‘Data is the new oil’
This quote is an interesting perspective on the importance of data in our digital society. This isn’t a particularly new quote
but is very relevant for businesses in Calgary, Edmonton and other areas impacted by the energy industry. Our interaction with the digital realm has become an ingrained part of our daily lives, affecting how we interact socially, how we shop and access services, and how we conduct business. Data plays a critical infrastructure role for businesses both internally (being able to accurately forecast and track sales, manage and analyze inventory), but also externally (managing customer relations to improve sales, building a brand’s identity, delivering targeted advertising). To remain competitive and innovative, companies must stay up-to-date on managing the flow of data: how it is captured, analyzed, and leveraged to inform solid decision making. Forward thinking organizations are interested in making the most of this data resource as a means of reducing costs and operating efficiently in dynamic markets. The need for data analysts to interpret and turn data into actionable knowledge will continue to grow as organizations struggle to keep up with the volume and complexity of big data.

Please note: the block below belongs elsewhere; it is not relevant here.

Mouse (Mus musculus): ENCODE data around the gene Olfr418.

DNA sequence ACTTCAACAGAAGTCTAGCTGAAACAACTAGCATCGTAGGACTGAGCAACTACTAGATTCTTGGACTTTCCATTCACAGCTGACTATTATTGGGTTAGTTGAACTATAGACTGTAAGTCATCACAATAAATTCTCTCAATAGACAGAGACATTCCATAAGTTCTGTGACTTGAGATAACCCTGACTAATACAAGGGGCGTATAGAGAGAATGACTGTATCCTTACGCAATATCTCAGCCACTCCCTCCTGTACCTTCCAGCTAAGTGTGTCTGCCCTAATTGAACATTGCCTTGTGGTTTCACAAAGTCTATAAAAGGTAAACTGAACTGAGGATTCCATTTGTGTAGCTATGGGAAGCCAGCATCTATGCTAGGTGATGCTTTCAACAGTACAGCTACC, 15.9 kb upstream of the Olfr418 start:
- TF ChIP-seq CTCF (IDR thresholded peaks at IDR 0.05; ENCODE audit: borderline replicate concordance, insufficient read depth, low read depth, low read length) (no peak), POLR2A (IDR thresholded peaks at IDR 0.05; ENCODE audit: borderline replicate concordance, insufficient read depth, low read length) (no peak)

Business analytics/ business intelligence: propelling business forward
Business Intelligence has several functions and can be used in the corporate environment to detect fraud, reduce wasted resources, increase revenue and save time. Perhaps most importantly, it empowers decision making at all levels of management, moving away from “gut” or instinct-based decision making that can lead to sub-optimal performance. Key functions of business intelligence include advanced reporting and analysis capabilities, and the ability to compare data to improve tactical and strategic management. Data that is properly managed can be an incredibly powerful tool, and the industries that are adopting business analytics are growing. In the restaurant industry, for example, data analytics can be used to predict how busy a restaurant will be based on factors such as weather, special events (if there is a conference in town, sporting event, or concert), and seasonal demand. With this demand forecast, the restaurant manager can then accurately plan the number of staff to schedule and how much food to order, reducing operational costs, increasing profit margins, and offering a better guest experience. Businesses that know how to leverage their data have a competitive edge against their competitors and are able to plan dynamically according to data trends.
Ask us how we can help you make the most of your data commodities and how our customers in Calgary, Edmonton, Saskatoon, and British Columbia are saving time, reducing costs, and increasing revenue with business analytics. Contact us at email@example.com or (587)-885-1090.